digitorum longus muscle has been used successfully as an inter-
ventional phantom in a study looking at UGRA learning curves.
Turkey breasts or other media have frequentl y been used in
interventional radiology studies
21,23,24,31Y35
and more recently as
an UGRA training model.
36
Pros and Cons
The pork phantom is a moderately cheap (about US $20),
simple, and sur prisingly long-lasting model for practicing
needle visualization. Anatomic structures are clearly visualized
with background echogenicity, tiss ue layers, and needle images
comparable to those in human tissue . Tactile feedback when
crossing tissue planes mimic that felt in clinical practice, and
needle-tracking artifact is less pronounced when compared with
gel-based models, presumably because they fill with tissue fluid
after needle removal. In contrast to synthetic phantoms, hydro-
dissection and simulated local anesthetic injection can also be
performed.
37
Of the other meat phantoms, we have found beef
to be less effective because of thick adipose layers excessively
degrading the ultrasound images. Experience with turkey has
also been disappointing, as it is slippery, hard to hold in posi-
tion, and difficult to stop the tissue deforming from transducer
pressure. Tissue layers are also unlike those in humans, and the
smaller size of the animal means that deeper needle insertion
techniques are less easily practiced.
Recommendations
Meat phantoms are cheap and provide a more realistic
simulation of needle guidance in actual clinical practice. The
background, needle visibility, and tactile feedback are closer to
those of human tissue than the low-fidelity phantoms.
Cadavers
Construction
Cadavers can be fresh, fresh frozen (unembalmed), or
embalmed in a variety of solutions. Cadavers prepared using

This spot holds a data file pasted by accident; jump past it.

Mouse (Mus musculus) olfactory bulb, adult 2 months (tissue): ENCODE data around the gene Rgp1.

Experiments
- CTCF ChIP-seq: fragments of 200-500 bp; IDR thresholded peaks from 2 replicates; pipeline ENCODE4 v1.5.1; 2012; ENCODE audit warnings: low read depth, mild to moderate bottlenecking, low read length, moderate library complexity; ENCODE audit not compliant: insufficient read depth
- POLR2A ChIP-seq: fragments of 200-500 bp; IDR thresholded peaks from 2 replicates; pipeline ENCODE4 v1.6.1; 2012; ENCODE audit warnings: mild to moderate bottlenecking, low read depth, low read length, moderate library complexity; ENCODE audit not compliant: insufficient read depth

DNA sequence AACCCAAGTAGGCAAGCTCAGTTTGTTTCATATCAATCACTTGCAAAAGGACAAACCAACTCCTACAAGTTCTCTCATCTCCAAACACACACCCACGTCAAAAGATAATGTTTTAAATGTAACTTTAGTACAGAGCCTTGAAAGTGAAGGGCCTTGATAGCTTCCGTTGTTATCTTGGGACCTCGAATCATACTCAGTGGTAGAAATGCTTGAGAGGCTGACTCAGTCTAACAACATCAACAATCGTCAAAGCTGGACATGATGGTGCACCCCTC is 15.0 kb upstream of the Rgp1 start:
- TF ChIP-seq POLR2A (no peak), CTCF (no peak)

Thiel’s embalming method produce more realistic images and
fascial ‘pop’ sensations when compared with fresh (recently
deceased) cadavers.
6
Some have also suggested they maintain
reasonable flexibility.
38
Cadaveric phantoms also permit the
injection of local anesthetic and the assessment of perineural
spread, another key component of successful UGRA.
6,38
Our
own experience developing a national UGRA workshop has
been that fresh-frozen cadavers provide excellent images and
tactile feedback.
39,40
One problem with cadavers is the absence
of normal vascular anatomyVvessels are usually collapsed. We
recently described a gelatin infusion technique in an effort to
overcome this problem and improve the realism of this model
for UGRA.
39
One fresh male cadaver was identified for perfu-
sion before being frozen. The vascular system of the cadaver
was perfused with a dyed gelatin suspension via both superficial
femoral arteries. The gelatin concentration was such that 238 g
of gelatin was added to 3 L of saline and dissolved by stirring
at 70-C for 30 mins. Alizarin red dye was added (5 mL/L) to
color the solution red for the benefit of vascular surgeons using
the cadaver subsequently. The gelatin solution was infused via
gravity feed from a height of 1 m and required 2.75 L for com-
plete perfusion. Others have used a pneumatically driven system
to generate palpable pulses in cadavers and demonstrated sig-
nificantly improved learning experience.
41
Pros and Cons
Human cadavers can be an expensive and difficult resource
to access, whether ‘fresh’ or embalmed, and there are ethical
issues to consider. However, when available, they provide an
invaluable training resource. Tsui et al
42Y44
comment on the
opportunities offered by embalmed cadavers. They describe the
imaging of ‘true’ human anatomy in a time-rich environment,
of needle insertion without the risk of clinical consequence, and
of the dissection of target tissues after needle insertion and injec-
tion. Sessions in the anatomy class are included in the recently
published Mayo Clinic UGRA training curriculum.
7
Many have
published on the benefits of regional anesthesia cadaveric
workshops,
39,40,45,46
and cadaveric experience is a pr ere quisite
for the ESRA di ploma (http://www. esraeurope.org/educati on_
diploma.asp).
Recommendations
Unembalmed cadavers are probably the closest phantom
media to live human tissue. Our gelatin infusion technique
restored the appearance of vascular anatomy and allowed more
FIGURE 3. Trainee practicing real-time ultrasound-guided
neuraxial block on a porcine phantom using a Sonoplex needle
(Pajunk Medizintechnologie).
FIGURE 4. Ultrasound image of the axillary brachial plexus in a
fresh cadaver illustrating restoration of normal vascular anatomy
following gelatin perfusion (m), ulnar nerve (u), radial nerve (r),
musculocutaneous nerve (mc), and axillary artery (a). Reproduced
with permission from Hocking and McIntyre.
39
Hocking et al Regional Anesthesia and Pain Medicine